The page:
Thursday, November 22, 2007

More Good News for Western Canada's Economy!

Canada-U.S. income gap narrows

Globe and Mail Update

Growth in Canadians' real income has outpaced the U.S. rate of expansion in the last six years, a sharp reversal of fortune from the 1990s that stems largely from the boom in resources.

Statistics Canada said Thursday that per capita real income grew by 15.5 per cent between 2000 and 2006, nearly two-thirds faster than the 9.1 per cent growth in the U.S. Real income growth is a way to measure changes in a person's purchasing power that takes into consideration returns from international investment and capital consumption.

“In three short years, real income relative to the United States returned toward levels not seen since the mid-1980s,” said Ryan Macdonald, the author of the report. “And much of this has been due to the much maligned resource economy.”

Prior to 2000, the resource economy was waning, commodity prices were weak and the loonie was depreciating. The earnings foreigners received from their investments in Canada were larger than those that Canadians earned from their foreign investments. As a result, real income growth failed to keep pace with real GDP growth.

Various economic indicators, including income measures, pointed to a long-term decline in the Canadian economy relative to its U.S. counterpart.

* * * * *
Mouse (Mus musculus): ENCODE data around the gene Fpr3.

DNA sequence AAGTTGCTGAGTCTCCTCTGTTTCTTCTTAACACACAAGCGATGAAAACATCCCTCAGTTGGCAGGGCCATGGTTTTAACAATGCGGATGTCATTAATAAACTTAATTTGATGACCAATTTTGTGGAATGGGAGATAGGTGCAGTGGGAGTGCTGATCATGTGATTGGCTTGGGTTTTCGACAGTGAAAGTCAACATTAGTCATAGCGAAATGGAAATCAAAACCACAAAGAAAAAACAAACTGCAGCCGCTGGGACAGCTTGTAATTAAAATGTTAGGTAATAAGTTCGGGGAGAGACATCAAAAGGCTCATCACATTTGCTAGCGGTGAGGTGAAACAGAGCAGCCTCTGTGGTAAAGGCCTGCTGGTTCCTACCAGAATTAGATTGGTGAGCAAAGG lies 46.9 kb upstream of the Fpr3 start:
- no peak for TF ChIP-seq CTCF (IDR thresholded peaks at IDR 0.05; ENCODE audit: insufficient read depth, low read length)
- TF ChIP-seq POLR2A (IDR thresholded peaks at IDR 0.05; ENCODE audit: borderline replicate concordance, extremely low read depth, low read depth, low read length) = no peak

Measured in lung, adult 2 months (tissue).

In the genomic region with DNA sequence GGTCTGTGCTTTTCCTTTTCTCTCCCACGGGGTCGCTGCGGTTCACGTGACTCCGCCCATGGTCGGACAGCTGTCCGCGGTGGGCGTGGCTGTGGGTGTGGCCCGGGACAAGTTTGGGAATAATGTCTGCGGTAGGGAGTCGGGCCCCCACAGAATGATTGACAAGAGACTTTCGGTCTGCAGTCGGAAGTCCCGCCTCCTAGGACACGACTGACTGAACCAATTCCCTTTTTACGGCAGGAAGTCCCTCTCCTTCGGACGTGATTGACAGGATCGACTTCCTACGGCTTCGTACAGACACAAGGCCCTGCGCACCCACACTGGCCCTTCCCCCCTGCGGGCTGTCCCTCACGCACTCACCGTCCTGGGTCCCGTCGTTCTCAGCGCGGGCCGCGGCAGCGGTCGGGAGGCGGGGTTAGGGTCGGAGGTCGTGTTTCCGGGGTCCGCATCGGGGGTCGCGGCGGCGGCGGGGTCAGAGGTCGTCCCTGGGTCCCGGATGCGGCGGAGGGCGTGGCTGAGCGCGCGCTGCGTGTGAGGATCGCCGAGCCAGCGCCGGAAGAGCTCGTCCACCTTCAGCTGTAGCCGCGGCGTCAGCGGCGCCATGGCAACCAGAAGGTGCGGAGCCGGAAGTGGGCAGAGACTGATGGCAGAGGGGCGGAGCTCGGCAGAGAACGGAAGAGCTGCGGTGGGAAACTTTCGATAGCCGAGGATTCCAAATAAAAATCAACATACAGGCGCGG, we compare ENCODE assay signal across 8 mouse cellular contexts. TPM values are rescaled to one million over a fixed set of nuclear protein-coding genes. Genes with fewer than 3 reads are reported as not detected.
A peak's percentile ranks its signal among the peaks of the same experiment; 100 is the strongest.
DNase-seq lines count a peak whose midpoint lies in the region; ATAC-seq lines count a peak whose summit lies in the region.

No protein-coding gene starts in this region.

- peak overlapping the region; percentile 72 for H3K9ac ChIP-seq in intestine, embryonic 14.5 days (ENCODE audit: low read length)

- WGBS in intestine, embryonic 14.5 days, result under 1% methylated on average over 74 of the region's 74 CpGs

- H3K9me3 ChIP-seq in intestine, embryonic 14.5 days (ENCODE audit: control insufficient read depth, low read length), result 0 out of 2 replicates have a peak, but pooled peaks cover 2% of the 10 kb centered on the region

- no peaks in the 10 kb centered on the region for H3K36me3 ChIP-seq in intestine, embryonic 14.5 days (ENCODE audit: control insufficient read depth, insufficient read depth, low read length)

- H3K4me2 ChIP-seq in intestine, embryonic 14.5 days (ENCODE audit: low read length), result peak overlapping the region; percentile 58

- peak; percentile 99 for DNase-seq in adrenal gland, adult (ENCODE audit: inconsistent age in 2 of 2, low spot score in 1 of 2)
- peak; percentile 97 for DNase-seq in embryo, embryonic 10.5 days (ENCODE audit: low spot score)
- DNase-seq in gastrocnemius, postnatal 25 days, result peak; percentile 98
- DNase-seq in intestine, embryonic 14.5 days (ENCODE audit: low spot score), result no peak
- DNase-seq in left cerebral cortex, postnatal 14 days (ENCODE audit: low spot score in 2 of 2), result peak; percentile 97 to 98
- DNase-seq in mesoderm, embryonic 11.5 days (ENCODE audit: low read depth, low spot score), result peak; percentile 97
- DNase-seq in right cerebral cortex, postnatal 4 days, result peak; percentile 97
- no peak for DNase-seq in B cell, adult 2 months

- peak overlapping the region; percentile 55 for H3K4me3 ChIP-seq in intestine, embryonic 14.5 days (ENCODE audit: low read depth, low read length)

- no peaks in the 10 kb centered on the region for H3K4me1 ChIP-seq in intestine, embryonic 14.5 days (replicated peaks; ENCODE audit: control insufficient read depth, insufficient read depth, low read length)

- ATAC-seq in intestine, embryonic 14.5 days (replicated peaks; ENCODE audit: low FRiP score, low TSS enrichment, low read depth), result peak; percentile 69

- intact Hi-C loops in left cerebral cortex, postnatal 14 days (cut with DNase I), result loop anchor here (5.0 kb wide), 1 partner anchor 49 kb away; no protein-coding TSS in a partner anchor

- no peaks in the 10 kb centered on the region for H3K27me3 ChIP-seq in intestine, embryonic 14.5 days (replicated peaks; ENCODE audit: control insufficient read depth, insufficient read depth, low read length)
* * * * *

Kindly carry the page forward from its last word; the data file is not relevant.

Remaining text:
“All that has changed with the commodity boom that Canada experienced after 2000,” Mr. Macdonald said.

Since then, export prices have jumped relative to the prices of imports and the loonie has surged. Income flowing from abroad into Canada has increased dramatically, relative to payments abroad.

“At the same time, China and India emerged as important players in the world economy, contributing to a dramatic increase in real income growth in Canada relative to GDP growth,” Mr. Macdonald said.

Rising commodity prices, a skyrocketing loonie and falling prices for manufactured goods has improved Canada's terms of trade in the last four years, while U.S. measures of real income were far less impacted by these factors.

“The performance of the Canadian economy post 2000 has shown the advantages of having a diversified economy with a not-insignificant resource base,” Mr. Macdonald said. A diversified economy has some of the same advantages of a diversified stock portfolio, with some sectors declining gradually for long periods of time, only to have a sharp and sudden change in fortune.

No comments: